Notebook: Quenqua - author Stats - slugExample: Study in Pediatrics Journal – 38% middle - high school boys use protein supplements,A student is researching 6%, steroids.steroid use among highschool students. Thestudent has read high schoolbackground information, SIRS – database studentscreated keywords and 1/12/13 – date - keywordsquestions, anddeveloped an essentialquestion: Why do high Quenqua - author Reasons Why - slugschool students use Body image changing among males.steroids? The student is Now must be muscular. Also, male sportsnow conducting research heroes have lessoned public percep ofand has found a great risk. Sports more competitive – give ansource which discusses edge.this problem. high school SIRS – database students 1/12/13 – date - keywords
Note Taking Method #3:Note Cards: Word Processor
Word Processor:Many people feel comfortable thinking and creating on a computer. Ifyour handwriting isn’t the best or it’s too large, or you find that handwriting your notes (especially quotations) seems repetitive, you maywant to use a word processor like Microsoft Word or Google Docs.When you are finished taking notes, you can print out all of your pagesand using scissors, cut your notes into “cards.” Or organize it in newfiles as you see fit.Make sure that you include the same information that you include fornote cards or the notebook method, including “slugs.” Remember thatyou will need access to a computer at all times and you should haveyour files in a portable format. Do not save your files on differentcomputers (i.e. one at school and one at home). Get a flash drive or useGoogle Docs to prevent yourself from duplicating your efforts.Microsoft Word has an Notebook layout mode which has the look of anotebook and will make an outline easily. There’s also an audio notesfeature.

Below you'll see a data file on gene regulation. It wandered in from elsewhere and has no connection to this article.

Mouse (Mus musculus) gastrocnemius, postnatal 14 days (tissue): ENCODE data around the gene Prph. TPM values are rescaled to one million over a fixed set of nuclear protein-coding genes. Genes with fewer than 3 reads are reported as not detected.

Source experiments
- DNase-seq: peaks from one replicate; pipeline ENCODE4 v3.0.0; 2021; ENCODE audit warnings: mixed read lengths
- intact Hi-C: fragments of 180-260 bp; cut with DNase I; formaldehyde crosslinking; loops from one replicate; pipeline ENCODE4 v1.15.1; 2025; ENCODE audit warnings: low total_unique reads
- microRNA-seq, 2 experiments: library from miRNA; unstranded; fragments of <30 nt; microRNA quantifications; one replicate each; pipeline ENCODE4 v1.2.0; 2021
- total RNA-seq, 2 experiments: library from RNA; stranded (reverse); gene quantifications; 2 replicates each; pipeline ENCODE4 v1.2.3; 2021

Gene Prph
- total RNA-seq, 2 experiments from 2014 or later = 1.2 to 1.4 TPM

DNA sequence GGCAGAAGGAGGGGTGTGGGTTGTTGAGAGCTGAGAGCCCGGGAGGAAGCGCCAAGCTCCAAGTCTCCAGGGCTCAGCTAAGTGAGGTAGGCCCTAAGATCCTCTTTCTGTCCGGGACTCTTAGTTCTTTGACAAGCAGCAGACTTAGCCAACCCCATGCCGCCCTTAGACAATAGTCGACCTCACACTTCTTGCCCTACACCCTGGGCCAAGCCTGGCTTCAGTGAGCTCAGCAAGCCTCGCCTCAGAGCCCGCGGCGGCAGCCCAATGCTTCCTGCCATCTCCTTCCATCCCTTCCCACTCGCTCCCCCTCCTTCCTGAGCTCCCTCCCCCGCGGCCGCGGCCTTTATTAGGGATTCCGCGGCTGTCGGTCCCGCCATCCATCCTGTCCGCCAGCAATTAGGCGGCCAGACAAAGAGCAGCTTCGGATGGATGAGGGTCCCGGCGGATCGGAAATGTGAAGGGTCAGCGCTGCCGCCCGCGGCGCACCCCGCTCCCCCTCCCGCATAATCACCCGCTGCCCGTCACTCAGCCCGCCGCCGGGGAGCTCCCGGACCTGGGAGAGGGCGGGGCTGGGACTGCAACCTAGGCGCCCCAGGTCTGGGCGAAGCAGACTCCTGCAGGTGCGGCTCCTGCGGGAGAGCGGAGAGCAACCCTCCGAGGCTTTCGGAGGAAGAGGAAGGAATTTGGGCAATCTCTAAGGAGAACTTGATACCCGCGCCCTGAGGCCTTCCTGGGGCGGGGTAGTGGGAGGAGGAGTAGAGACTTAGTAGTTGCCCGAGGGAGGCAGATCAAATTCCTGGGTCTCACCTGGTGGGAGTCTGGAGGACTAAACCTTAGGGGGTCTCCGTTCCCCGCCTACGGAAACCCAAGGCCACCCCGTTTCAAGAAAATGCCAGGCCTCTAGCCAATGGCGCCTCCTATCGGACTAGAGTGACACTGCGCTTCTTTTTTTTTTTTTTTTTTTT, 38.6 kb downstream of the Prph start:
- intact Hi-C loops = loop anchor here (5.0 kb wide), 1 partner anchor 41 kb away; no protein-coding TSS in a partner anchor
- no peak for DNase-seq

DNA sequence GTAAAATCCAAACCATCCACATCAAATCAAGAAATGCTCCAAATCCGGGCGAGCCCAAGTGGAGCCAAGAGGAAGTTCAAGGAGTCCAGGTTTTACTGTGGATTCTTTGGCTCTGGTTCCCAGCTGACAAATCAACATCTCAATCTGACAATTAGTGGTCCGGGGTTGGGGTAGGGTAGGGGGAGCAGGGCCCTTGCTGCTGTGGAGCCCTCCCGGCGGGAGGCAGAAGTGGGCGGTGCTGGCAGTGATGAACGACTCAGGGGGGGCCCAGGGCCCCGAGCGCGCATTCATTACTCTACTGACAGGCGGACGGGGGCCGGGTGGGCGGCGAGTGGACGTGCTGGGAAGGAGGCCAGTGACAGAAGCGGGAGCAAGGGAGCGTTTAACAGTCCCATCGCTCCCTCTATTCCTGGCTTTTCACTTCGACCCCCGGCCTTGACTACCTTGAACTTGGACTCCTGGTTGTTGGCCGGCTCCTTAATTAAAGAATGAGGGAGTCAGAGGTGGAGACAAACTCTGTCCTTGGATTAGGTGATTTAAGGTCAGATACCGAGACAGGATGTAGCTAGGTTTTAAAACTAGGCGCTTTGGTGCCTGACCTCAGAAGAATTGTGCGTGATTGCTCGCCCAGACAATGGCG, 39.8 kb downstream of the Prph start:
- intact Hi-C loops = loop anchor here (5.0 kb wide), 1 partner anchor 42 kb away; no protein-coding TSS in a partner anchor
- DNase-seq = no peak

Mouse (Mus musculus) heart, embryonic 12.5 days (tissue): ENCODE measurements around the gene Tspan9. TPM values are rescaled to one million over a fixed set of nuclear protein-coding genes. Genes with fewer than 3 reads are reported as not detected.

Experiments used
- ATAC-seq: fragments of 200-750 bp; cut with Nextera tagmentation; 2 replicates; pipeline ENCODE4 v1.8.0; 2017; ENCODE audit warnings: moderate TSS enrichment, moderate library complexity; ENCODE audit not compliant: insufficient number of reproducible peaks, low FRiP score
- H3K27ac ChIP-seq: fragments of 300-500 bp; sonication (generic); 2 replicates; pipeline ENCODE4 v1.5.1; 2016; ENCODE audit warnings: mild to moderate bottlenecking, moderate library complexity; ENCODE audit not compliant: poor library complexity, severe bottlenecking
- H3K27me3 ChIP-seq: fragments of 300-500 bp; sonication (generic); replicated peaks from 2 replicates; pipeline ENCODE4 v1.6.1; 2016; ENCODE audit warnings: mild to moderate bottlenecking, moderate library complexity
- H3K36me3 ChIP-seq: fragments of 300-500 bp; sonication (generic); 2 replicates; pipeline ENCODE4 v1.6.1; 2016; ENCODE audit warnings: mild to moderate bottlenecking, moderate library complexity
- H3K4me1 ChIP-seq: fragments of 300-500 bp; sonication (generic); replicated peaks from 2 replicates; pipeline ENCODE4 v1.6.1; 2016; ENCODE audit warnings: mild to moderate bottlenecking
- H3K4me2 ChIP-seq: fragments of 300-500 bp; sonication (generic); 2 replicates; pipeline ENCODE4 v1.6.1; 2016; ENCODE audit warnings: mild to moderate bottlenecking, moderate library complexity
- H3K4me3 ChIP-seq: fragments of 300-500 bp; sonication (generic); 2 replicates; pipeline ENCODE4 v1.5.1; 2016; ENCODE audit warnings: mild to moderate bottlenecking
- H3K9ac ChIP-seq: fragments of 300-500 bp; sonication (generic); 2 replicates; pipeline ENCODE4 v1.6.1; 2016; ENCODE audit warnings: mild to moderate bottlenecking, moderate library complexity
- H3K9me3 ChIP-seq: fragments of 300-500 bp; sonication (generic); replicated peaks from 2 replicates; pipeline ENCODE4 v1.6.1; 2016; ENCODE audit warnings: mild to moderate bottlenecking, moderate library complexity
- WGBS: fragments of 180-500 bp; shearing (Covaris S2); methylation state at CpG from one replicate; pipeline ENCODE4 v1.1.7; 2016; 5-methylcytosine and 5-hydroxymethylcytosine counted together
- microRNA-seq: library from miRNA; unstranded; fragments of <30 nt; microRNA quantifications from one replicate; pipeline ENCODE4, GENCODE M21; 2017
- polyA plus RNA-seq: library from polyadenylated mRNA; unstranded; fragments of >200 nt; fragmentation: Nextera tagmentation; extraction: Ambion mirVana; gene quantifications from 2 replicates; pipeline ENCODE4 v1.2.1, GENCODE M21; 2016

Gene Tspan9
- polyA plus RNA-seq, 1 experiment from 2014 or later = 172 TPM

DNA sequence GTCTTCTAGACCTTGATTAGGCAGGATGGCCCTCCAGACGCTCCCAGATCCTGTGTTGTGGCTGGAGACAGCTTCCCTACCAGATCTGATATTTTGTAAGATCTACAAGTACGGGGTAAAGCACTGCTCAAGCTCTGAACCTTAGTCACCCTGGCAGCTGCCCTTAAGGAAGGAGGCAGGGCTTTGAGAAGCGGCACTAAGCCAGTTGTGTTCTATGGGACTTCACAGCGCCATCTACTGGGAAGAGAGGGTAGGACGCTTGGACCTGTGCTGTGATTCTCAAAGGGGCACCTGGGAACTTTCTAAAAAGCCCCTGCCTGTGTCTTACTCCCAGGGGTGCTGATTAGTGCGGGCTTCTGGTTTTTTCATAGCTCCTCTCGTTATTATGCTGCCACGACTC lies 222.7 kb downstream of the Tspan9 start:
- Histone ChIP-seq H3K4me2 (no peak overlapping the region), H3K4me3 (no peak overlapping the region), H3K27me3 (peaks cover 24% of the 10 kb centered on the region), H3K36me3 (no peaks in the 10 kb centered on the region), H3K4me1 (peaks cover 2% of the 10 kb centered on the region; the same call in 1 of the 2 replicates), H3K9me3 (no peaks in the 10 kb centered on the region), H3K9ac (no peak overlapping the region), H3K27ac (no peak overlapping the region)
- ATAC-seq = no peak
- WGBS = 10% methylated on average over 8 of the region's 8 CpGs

Word Processor: Quenqua - author Stats - slugExample: Study in Pediatrics Journal – 38% middle - high schoolA student is researching boys use protein supplements, 6%, steroids.steroid use among high SIRS – databaseschool students. The 1/12/13 – datestudent has read high school students – keywordsbackground information, Quenqua - author Reasons Why - slugcreated keywords andquestions, and Body image changing among males. Now must be muscular. Also, male sports heroes have lessoneddeveloped an essential public percep of risk. Sports more competitive – give an edge.question: Why do highschool students use SIRS – databasesteroids? The student is 1/12/13 – date high school students – keywordsnow conducting researchand has found a greatsource which discussesthis problem.